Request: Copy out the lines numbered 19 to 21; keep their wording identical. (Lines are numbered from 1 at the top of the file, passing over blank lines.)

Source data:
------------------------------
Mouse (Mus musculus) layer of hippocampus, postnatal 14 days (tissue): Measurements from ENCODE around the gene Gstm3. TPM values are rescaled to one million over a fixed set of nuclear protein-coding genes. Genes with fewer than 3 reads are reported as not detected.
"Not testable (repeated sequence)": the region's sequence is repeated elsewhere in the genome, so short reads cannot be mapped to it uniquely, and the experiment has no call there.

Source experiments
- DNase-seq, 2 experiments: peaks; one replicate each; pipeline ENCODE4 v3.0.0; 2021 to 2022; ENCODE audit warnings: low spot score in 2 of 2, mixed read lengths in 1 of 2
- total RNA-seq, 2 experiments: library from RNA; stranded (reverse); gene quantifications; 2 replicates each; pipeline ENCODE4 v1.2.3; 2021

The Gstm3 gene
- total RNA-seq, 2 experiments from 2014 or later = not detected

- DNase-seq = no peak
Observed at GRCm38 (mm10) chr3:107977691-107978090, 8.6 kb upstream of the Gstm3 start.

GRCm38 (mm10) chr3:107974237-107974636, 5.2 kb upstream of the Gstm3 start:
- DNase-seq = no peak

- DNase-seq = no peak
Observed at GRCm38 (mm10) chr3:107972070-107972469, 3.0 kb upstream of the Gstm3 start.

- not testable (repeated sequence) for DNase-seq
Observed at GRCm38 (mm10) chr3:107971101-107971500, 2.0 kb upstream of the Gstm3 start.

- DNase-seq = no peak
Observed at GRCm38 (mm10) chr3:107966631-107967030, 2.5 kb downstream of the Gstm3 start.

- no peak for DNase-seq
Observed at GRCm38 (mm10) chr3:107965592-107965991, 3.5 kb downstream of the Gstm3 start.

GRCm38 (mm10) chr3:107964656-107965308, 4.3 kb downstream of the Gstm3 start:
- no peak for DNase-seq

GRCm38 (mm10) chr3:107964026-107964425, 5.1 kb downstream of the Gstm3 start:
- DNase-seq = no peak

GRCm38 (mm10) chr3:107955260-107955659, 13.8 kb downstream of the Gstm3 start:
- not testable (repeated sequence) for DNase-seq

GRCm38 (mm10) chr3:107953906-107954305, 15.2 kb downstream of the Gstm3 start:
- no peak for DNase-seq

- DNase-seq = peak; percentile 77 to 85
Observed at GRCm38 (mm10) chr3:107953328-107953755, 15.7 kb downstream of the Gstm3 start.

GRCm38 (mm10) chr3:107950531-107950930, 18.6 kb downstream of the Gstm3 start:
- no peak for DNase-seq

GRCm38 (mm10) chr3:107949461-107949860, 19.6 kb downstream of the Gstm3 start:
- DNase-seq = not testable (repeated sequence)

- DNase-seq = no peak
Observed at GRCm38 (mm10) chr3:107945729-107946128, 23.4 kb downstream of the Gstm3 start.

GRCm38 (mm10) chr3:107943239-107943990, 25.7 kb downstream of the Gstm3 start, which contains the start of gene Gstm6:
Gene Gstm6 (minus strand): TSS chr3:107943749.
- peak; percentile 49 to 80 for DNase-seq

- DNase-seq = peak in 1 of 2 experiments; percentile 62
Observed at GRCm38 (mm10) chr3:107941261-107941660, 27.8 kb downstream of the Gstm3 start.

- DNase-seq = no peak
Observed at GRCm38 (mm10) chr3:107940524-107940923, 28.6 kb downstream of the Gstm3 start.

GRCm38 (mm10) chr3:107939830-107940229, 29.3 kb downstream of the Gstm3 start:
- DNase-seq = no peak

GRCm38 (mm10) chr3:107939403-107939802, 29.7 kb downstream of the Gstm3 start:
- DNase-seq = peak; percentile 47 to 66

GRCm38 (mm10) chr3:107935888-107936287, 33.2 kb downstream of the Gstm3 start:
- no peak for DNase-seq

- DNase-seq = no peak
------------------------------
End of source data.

Observed at GRCm38 (mm10) chr3:107965592-107965991, 3.5 kb downstream of the Gstm3 start.

GRCm38 (mm10) chr3:107964656-107965308, 4.3 kb downstream of the Gstm3 start:
- no peak for DNase-seq